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Caribbean: 2007 – The Year of Elections

The Finger that Voted
The Finger That Voted by caribbeanfreephoto

2007 has been quite the eventful year for the Caribbean – we've had hurricanes and earthquakes, rap stars behaving badly and Nobel Laureates behaving badly, not to mention the infamous terror plot. Sadly, the year was also marked by tragedy and escalating crime – but if the Caribbean were to pick a recurring theme for Y2K7, it would have to be elections.

This was the year of regional politics, with elections being held in Jamaica, Trinidad & Tobago, the Bahamas and Bermuda and municipal elections even happening in Cuba. Not to mention, Barbados’ elections are scheduled to take place on January 15th – which is why, when reflecting upon the Global Voices Caribbean post that has had the most impact this year, it was a fairly easy choice: Caribbean: Elections Go Web 2.0 – simply because it asks whether citizen media can “genuinely and profoundly influence the outcome of a political election” in the context of the region's “small, close-knit populations, relatively low internet penetration, and the continuing primacy of the mainstream media as a source of information.”

I'd like to think the answer is yes and that this post has made Caribbean nationals rethink the role of citizen reporting and how it can change the world.

5 comments

  • Esteban Agosto Reid

    The access and availability of the internet in many Caribbean nation-states is still some what limited.Consequently,the impact may not be profound.Also,factors such as demographics–education,social class,urban-rural,etc.– have to be considered in terms of internet influence on elections.Most people that/who have access to the internet are midlle-class professionals,hence,a major digital divide or chasm.Interestingly,and specifically,in the case of Jamaica, political parties have their power base within the ranks of the poor and the working class and the internet has not penetrated this social strata of Jamaican society.Notwithstanding,the impact will definitely be positive in the medium term as more people from the various social classes become more exposed to the internet,either via the mainstream media or by private bloggers/citizen media.RESPECT!

  • K. Quincy Parker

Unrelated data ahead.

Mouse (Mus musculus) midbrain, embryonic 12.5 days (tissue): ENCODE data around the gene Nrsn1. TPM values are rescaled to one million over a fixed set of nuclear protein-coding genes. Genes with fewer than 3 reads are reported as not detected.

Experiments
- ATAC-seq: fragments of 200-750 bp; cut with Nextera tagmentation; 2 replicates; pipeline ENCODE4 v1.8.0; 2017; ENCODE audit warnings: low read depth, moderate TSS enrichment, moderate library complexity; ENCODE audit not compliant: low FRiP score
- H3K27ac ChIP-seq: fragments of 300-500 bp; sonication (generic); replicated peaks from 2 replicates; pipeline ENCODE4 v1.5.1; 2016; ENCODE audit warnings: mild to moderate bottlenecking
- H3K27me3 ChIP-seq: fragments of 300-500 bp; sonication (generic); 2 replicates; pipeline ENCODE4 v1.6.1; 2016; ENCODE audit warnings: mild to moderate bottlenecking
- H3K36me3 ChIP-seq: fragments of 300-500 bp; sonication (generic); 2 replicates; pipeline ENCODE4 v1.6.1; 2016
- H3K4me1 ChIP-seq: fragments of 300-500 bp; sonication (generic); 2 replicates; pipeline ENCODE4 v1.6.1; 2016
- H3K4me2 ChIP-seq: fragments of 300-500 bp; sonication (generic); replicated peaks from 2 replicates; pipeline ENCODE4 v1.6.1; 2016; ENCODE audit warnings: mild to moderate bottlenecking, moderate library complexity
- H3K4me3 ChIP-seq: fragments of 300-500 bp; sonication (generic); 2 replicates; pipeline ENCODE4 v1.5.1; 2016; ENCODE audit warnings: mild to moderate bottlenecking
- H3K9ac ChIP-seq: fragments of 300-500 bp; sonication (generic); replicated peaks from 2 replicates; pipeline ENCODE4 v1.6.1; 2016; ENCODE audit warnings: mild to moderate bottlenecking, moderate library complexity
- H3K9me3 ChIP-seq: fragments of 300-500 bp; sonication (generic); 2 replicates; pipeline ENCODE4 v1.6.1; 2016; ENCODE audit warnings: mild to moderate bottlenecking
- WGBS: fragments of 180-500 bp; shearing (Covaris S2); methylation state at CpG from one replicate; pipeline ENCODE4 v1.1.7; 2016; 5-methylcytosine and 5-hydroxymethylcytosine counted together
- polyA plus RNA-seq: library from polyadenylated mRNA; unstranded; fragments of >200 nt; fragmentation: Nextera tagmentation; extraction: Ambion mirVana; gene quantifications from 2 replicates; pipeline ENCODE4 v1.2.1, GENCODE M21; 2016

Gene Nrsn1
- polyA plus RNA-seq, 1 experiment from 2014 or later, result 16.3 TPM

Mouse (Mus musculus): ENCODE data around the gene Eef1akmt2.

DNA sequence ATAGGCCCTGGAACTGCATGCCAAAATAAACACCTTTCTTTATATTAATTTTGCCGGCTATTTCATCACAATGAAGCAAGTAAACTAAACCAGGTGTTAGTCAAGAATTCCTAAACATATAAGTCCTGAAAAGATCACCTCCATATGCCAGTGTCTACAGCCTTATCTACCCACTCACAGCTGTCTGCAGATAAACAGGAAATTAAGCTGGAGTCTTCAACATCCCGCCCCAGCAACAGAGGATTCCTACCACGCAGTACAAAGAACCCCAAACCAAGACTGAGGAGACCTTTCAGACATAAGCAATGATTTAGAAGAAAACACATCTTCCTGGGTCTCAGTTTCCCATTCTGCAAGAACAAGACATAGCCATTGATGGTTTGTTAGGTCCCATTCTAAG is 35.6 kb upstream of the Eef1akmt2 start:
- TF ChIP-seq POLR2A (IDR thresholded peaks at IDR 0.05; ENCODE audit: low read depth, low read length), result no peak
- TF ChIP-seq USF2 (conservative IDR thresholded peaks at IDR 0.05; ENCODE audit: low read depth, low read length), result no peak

In the case of The Bahamas, the two major political parties made significant use of the internet. In fact, one might say campaign 2007 opened up the portal to cyberspace for Bahamian politics in an unforeseen way – prior to the campaign, the only political website of note was one whose authorship is questioned by one side of the political divide. In the aftermath of the election, the former government is using its website (launched during the election) as a major point of contact between party heirarchy, especially the leader, Perry Christie, and supporters. The government of the day, headed by a successful Hubert Ingraham, makes less use of its website, being the government of the day. But during the campaign itself, the internet was used as a platform for launching policy documents, campaign planks, proposed initiatives and candidate character peices. The fact that the internet has relatively widespread penetration in The Bahamas gave the move to cyberspace great power. I would be hard pressed to say that the internet had a profound effect on the outcome of the election, but I would say that it certainly played a major role in allowing the FNM – now the government – to paint itself as a party with a better grasp on forward-thinking policies and a finger on the pulse of world trends, as well as a party of deadlines (one theme repeatedly sounded by the FNM was “late again!” – the PLP allowed themselves to be painted as a party that missed deadline after deadline on matters great and small). The FNM launched its website when they said they would, and with what most considered better and more useful content than could be found on the PLP website. What effect that, and the general use of the internet had on the election is, as I say, beyond me to guess. What it did signify, though, was that through the internet and through private radio and television stations, the opposition party (then the FNM) had a major tool with which to counter what they saw as the manipulation of the state media by the then government (PLP). In that it allowed the FNM to get its message out, one could say that it had a major effect on the election.

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